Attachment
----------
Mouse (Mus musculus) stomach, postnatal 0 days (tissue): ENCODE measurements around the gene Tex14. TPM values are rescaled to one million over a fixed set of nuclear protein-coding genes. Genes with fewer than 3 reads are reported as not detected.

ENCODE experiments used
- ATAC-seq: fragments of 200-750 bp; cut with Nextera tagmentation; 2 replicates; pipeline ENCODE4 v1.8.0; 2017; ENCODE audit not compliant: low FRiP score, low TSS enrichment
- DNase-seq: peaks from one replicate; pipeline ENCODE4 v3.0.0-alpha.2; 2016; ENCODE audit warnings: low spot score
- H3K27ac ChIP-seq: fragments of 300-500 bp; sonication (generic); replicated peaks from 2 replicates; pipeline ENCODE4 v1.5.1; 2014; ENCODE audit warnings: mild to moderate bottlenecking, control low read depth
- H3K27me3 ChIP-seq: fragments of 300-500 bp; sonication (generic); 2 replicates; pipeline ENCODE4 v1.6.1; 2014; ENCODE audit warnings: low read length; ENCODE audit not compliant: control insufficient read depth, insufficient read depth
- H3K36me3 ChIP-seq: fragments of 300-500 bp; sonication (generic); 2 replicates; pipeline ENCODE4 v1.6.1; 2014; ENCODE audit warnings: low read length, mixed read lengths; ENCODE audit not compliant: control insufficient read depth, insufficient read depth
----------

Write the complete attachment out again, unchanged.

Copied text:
Mouse (Mus musculus) stomach, postnatal 0 days (tissue): ENCODE measurements around the gene Tex14. TPM values are rescaled to one million over a fixed set of nuclear protein-coding genes. Genes with fewer than 3 reads are reported as not detected.

ENCODE experiments used
- ATAC-seq: fragments of 200-750 bp; cut with Nextera tagmentation; 2 replicates; pipeline ENCODE4 v1.8.0; 2017; ENCODE audit not compliant: low FRiP score, low TSS enrichment
- DNase-seq: peaks from one replicate; pipeline ENCODE4 v3.0.0-alpha.2; 2016; ENCODE audit warnings: low spot score
- H3K27ac ChIP-seq: fragments of 300-500 bp; sonication (generic); replicated peaks from 2 replicates; pipeline ENCODE4 v1.5.1; 2014; ENCODE audit warnings: mild to moderate bottlenecking, control low read depth
- H3K27me3 ChIP-seq: fragments of 300-500 bp; sonication (generic); 2 replicates; pipeline ENCODE4 v1.6.1; 2014; ENCODE audit warnings: low read length; ENCODE audit not compliant: control insufficient read depth, insufficient read depth
- H3K36me3 ChIP-seq: fragments of 300-500 bp; sonication (generic); 2 replicates; pipeline ENCODE4 v1.6.1; 2014; ENCODE audit warnings: low read length, mixed read lengths; ENCODE audit not compliant: control insufficient read depth, insufficient read depth